Wasco initially relied on his predilection for genuine cursives in his designs for the Italic cuts. But it became apparent with these first trial runs that the soft curves of cursives did not suit Aachen and led to the loss of too much of its original character. Wasco thus decided to compromise by using both inclined and cursive letters. Neue Aachen Italic is somewhat narrower than its upright counterparts; the lower case 'a' has a closed form while the 'f' has been given a descender, but the letters have otherwise not been given additional adornments.
The range of glyphs available for Neue Aachen has been significantly extended, so that the typeface can now be used to set texts not only in Western but also Central European languages. Wasco has also added a double-counter lowercase 'g' while relying on the availability of alternative letters in the format sets for the enhancement of the legibility of Neue Aachen when used to set texts.
The seven new weights and completely new Italic variants have enormously increased the potential applications of Aachen and the range of creative options for the designer. While the Bold weights have proved their worth as display fonts, the new Book and Regular cuts are ideal for setting text. And the subtlety of Ultra Light will provide your projects with a quite unique flair. The new possibilities and opportunities in terms of design and applications that Neue Aachen offers you are not restricted to print production; you can also create internet pages thanks to its availability as a web font.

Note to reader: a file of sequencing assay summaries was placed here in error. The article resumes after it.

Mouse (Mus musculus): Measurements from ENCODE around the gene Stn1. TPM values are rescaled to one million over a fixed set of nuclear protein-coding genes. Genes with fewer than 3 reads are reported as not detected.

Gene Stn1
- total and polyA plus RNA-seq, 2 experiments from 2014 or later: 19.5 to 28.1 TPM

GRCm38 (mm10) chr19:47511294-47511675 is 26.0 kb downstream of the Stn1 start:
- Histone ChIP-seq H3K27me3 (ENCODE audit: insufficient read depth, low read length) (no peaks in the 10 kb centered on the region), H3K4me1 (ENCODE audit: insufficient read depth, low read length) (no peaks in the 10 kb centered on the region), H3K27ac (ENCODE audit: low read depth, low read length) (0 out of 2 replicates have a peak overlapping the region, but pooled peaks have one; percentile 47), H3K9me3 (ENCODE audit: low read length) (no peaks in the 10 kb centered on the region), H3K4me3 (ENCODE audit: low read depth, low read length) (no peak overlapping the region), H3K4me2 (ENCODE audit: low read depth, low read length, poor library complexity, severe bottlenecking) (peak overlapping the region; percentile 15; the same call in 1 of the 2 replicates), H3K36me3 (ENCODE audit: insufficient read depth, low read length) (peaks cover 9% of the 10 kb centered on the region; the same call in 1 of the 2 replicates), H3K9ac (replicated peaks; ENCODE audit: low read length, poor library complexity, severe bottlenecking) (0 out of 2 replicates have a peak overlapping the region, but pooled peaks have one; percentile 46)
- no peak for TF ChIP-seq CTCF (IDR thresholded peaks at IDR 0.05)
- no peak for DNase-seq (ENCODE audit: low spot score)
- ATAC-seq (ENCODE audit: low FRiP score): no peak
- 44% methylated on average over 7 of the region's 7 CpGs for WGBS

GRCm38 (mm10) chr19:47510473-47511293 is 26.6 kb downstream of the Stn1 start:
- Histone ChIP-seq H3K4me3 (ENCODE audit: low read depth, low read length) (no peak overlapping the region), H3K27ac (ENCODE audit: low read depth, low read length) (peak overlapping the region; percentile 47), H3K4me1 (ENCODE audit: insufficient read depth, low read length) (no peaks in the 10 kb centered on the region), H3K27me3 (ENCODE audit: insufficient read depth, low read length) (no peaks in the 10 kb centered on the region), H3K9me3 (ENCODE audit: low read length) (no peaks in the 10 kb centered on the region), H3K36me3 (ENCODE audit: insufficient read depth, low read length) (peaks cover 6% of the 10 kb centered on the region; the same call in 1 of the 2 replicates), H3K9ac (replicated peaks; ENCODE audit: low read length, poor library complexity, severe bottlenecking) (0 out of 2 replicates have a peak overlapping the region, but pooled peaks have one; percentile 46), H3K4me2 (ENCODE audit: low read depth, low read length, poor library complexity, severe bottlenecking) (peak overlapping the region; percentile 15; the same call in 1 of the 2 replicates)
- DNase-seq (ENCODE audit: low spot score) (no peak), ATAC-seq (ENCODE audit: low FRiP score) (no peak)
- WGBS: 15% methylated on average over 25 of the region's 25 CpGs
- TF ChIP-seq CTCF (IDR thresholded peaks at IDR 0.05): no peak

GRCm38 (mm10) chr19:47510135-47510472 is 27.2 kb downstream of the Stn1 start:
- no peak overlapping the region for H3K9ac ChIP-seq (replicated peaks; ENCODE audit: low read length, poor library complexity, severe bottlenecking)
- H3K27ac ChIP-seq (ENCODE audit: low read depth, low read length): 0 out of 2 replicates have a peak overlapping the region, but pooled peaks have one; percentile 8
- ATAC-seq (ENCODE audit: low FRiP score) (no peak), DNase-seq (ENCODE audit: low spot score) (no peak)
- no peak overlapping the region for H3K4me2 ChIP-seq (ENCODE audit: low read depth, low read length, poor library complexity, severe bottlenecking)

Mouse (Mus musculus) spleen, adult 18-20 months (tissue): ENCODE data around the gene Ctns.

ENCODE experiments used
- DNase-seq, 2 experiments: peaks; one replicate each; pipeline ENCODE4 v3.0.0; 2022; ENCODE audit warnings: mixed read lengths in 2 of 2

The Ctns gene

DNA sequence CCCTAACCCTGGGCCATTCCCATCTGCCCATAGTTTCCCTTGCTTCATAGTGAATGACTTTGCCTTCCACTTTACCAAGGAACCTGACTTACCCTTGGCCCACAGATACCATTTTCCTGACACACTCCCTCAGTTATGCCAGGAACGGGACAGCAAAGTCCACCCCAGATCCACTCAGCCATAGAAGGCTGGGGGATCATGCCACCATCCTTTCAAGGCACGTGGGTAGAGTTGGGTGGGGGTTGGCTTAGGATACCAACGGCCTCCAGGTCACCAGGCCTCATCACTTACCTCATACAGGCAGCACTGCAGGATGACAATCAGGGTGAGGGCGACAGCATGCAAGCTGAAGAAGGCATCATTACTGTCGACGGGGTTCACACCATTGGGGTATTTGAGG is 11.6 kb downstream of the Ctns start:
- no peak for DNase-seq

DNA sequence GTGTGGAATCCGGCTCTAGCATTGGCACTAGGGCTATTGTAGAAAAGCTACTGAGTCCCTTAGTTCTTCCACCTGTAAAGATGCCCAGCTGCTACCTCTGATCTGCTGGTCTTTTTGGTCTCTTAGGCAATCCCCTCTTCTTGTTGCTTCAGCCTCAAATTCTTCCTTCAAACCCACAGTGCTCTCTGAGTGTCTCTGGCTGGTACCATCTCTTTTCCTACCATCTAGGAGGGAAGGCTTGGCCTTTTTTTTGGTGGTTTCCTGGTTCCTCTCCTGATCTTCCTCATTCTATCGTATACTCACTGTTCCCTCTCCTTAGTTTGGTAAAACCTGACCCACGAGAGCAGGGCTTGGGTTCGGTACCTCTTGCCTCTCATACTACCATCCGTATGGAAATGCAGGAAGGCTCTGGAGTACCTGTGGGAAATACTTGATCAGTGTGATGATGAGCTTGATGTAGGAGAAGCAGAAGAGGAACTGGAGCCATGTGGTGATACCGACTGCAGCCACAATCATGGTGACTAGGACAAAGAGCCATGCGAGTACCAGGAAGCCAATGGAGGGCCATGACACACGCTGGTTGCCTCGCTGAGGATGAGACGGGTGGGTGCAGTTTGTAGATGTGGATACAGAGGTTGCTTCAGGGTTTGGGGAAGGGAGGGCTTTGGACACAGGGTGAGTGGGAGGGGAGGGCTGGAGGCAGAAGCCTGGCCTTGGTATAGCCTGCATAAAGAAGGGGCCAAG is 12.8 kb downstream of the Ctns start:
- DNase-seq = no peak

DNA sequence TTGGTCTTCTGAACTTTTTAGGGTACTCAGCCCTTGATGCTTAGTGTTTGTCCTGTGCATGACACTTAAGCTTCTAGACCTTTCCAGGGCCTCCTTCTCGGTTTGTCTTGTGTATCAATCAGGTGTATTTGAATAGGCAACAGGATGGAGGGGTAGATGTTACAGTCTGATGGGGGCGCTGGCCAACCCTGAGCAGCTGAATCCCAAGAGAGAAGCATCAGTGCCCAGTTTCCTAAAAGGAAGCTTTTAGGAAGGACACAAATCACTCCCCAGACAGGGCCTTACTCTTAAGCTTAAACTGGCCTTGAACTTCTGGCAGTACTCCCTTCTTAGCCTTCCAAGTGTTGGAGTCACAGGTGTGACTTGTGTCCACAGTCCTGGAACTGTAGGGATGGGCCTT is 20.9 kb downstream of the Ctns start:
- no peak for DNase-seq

Neue Aachen Ultra Light

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PRO supports at least 33 languages.















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444 characters

Features:

Catalog number: 168406513

Denominators

Tag: dnom

Function: Replaces selected figures which follow a slash with denominator figures. In the string 11/17 selected by the user, the application turns the 17 into denominators when the user applies the fraction feature.